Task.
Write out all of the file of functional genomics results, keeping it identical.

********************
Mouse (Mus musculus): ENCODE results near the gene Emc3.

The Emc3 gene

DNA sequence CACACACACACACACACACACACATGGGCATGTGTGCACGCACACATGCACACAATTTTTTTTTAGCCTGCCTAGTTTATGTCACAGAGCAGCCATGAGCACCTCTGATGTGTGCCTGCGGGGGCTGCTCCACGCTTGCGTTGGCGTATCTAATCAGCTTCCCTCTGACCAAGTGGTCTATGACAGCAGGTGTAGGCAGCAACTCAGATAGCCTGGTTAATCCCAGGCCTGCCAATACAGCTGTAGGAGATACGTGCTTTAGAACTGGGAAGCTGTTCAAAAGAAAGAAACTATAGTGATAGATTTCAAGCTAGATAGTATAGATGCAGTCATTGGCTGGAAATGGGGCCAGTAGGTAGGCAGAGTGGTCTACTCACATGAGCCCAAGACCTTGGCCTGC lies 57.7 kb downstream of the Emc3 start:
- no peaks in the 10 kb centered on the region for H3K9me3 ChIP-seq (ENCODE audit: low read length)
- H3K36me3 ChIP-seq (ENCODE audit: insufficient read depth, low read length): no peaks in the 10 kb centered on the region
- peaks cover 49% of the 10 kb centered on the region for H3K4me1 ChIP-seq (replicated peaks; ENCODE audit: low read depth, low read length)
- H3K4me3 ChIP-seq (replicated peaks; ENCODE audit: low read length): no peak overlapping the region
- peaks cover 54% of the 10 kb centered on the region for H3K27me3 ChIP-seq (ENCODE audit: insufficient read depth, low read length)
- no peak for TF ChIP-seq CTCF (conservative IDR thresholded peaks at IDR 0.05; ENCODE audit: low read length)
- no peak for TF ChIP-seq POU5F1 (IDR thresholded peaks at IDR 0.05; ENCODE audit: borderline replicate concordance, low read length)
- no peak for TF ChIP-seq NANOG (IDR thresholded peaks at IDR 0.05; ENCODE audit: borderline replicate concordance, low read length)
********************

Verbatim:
Mouse (Mus musculus): ENCODE results near the gene Emc3.

The Emc3 gene

DNA sequence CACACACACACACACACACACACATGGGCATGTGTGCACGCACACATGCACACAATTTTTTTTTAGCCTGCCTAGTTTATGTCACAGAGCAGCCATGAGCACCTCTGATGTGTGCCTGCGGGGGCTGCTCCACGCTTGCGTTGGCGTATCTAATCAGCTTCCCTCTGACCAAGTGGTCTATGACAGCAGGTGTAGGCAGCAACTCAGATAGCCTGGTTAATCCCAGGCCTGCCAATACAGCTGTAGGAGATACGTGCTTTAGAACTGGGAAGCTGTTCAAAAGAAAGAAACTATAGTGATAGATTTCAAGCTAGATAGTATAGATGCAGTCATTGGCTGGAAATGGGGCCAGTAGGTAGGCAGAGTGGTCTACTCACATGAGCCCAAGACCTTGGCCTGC lies 57.7 kb downstream of the Emc3 start:
- no peaks in the 10 kb centered on the region for H3K9me3 ChIP-seq (ENCODE audit: low read length)
- H3K36me3 ChIP-seq (ENCODE audit: insufficient read depth, low read length): no peaks in the 10 kb centered on the region
- peaks cover 49% of the 10 kb centered on the region for H3K4me1 ChIP-seq (replicated peaks; ENCODE audit: low read depth, low read length)
- H3K4me3 ChIP-seq (replicated peaks; ENCODE audit: low read length): no peak overlapping the region
- peaks cover 54% of the 10 kb centered on the region for H3K27me3 ChIP-seq (ENCODE audit: insufficient read depth, low read length)
- no peak for TF ChIP-seq CTCF (conservative IDR thresholded peaks at IDR 0.05; ENCODE audit: low read length)
- no peak for TF ChIP-seq POU5F1 (IDR thresholded peaks at IDR 0.05; ENCODE audit: borderline replicate concordance, low read length)
- no peak for TF ChIP-seq NANOG (IDR thresholded peaks at IDR 0.05; ENCODE audit: borderline replicate concordance, low read length)